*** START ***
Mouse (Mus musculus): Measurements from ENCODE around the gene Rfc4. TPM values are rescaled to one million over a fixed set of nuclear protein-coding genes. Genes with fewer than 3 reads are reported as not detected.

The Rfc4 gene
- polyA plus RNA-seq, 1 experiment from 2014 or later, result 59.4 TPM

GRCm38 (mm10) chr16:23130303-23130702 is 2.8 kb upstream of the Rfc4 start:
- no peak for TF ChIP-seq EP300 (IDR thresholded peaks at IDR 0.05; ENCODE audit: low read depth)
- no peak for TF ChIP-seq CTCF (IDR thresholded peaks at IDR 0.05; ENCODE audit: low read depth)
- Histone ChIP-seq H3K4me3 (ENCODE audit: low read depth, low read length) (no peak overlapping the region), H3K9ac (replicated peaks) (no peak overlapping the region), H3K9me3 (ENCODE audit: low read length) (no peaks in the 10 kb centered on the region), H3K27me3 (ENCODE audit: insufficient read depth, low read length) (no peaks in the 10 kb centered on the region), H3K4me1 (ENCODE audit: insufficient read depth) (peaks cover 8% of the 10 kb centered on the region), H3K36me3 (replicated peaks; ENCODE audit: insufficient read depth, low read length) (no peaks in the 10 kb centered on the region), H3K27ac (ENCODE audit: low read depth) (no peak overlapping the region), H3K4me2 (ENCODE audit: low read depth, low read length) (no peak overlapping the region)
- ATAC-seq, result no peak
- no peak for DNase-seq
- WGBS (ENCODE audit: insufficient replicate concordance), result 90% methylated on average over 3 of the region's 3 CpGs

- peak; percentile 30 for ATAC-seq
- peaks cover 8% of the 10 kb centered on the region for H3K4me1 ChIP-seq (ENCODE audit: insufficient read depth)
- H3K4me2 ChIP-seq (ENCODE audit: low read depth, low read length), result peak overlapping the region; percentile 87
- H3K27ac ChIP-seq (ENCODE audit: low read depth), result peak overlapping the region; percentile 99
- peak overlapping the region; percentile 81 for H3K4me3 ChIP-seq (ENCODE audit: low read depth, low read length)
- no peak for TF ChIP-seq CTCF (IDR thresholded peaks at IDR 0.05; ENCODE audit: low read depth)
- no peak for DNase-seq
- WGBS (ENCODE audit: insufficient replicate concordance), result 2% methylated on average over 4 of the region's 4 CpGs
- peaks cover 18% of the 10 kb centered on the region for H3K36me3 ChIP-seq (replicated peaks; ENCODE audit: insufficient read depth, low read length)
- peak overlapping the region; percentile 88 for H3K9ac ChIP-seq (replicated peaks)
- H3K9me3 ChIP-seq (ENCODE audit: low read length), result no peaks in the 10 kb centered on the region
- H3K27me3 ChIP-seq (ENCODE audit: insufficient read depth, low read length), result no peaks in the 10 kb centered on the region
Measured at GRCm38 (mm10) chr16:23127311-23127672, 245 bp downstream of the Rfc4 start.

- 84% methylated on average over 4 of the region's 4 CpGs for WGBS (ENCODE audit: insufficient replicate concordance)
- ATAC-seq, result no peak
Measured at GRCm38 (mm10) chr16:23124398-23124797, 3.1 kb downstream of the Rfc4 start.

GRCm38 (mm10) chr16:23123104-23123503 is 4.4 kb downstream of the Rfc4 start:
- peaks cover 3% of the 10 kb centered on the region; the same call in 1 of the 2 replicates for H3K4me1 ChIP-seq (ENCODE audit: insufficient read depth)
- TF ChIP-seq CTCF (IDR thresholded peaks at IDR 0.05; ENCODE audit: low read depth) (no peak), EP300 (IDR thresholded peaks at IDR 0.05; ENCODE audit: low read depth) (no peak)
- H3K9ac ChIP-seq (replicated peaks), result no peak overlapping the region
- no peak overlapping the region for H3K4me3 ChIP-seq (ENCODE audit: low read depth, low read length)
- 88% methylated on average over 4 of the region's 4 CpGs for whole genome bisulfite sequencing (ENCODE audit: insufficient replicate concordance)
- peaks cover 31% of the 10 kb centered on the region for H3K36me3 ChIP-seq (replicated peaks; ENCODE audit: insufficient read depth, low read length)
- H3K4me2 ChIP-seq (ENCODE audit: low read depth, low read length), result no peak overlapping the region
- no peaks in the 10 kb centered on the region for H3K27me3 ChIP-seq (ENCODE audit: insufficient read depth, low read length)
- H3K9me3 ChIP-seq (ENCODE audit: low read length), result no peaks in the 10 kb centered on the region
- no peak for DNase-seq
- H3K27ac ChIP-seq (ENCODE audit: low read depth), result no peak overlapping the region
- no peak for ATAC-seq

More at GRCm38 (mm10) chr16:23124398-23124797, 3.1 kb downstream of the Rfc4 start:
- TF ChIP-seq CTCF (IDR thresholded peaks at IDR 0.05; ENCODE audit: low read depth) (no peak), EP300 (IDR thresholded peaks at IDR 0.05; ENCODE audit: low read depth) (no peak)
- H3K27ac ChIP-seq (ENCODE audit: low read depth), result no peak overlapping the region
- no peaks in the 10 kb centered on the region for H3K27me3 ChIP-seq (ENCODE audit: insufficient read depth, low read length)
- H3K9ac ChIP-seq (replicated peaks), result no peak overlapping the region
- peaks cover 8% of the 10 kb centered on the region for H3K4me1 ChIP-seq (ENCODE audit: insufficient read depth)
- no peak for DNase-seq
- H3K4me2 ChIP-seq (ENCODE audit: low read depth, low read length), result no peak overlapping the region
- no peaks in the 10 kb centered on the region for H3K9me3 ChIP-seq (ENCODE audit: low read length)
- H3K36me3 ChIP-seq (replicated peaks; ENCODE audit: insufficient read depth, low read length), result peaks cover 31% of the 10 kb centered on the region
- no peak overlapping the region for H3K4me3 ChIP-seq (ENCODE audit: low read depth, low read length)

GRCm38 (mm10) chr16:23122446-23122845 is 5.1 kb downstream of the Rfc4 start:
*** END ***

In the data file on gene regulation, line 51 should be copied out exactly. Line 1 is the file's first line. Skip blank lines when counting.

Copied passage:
GRCm38 (mm10) chr16:23122446-23122845 is 5.1 kb downstream of the Rfc4 start: